The education section of today�s New York Times discusses

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The education section of today�s New York Times discusses Powered By Docstoc
					AP English Language Summer Reading

Hi there! I hope you are as excited as I am about this new course at Lakeside. Listed
below are two categories of non-fiction books reflective of the types of readings we will
discuss in class next year. As you enjoy your summer break, I hope you will also enjoy
your required reading-at least one book from each group. Because you will be responsible
for discussing the two works when we return to school in August, I suggest you buy your
own copies so that you can underline/highlight/bracket significant passages to review
later. You might also benefit from jotting down your initial thoughts in the margins.

Read at least one book from this group:

All Over but the Shoutin’ by Rick Bragg

An American Childhood by Annie Dillard

Black Boy by Richard Wright

Brother, I’m Dying by Edwidge Danticat

The Glass Castle: A Memoir by Jeannette Walls

Me Talk Pretty One Day by David Sedaris

Personal History by Katharine Graham

This Boy’s Life by Tobias Wolff

The Year of Magical Thinking by Joan Didion

The Woman Warrior: A Memoir of a Girlhood Among Ghosts by Maxine Hong Kingston

Read at least one book from this group*:

Blink by Malcolm Gladwell

Fast Food Nation by Eric Schlosser

Hot, Flat, and Crowded: Why We Need a Green Revolution-and How It Can Renew
America by Thomas Friedman

Lies My Teacher Told Me by James Loewen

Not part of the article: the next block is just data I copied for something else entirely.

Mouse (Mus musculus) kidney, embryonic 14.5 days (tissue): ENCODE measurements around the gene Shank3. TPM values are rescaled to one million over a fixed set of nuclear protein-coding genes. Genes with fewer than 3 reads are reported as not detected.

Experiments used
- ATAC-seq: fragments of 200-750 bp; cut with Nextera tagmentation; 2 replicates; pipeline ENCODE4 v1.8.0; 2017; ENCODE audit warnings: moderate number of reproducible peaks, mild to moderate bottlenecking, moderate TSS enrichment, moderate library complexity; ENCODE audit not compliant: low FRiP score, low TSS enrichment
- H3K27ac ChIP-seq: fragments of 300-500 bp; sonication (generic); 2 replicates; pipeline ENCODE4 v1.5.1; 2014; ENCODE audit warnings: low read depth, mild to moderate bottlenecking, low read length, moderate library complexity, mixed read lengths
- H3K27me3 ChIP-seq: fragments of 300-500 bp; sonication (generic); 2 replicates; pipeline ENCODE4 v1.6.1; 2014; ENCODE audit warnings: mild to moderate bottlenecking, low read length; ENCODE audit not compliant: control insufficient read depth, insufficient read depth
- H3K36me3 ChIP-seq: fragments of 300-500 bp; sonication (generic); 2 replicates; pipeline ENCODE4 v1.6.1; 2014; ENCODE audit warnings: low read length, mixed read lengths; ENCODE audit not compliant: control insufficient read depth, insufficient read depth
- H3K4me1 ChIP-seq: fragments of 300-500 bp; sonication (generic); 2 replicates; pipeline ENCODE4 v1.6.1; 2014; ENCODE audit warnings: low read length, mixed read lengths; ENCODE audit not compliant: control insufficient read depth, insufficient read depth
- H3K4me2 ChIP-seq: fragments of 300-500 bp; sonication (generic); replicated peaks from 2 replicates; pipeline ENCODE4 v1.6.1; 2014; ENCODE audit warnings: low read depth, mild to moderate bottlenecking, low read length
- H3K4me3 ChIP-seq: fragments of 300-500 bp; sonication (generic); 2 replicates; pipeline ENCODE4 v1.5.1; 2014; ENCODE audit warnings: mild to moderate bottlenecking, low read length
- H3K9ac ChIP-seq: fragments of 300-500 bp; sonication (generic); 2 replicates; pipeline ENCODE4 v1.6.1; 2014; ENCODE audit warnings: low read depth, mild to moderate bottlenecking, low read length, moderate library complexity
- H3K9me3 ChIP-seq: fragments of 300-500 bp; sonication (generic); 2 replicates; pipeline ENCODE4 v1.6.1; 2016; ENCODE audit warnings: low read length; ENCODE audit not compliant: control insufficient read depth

Moneyball: The Art of Winning an Unfair Game by Michael Lewis
Nickel and Dimed: On (Not) Getting By in America by Barbara Ehrenreich

On Photography by Susan Sontag

Tipping Point: How Little Things Can Make a Big Difference by Malcolm Gladwell

unSpun: Finding Facts in a World of Disinformation by Brooks Jackson and Kathleen
Hall Jamieson

The World Is Flat by Thomas Friedman

*Because this AP English Language course requires you both to evaluate an author’s
argument and synthesize information, I would also like you to find three different news
articles (from sources like The New York Times, The Wall Street Journal, The Economist,
Time, or Newsweek) that defend or refute the arguments presented in the book you have
chosen from this second group of books. If you’re not already accustomed to reading
news and opinion pieces, this is a good time to start. Not only will you be more
interesting to talk to, but also you will become a more informed writer.

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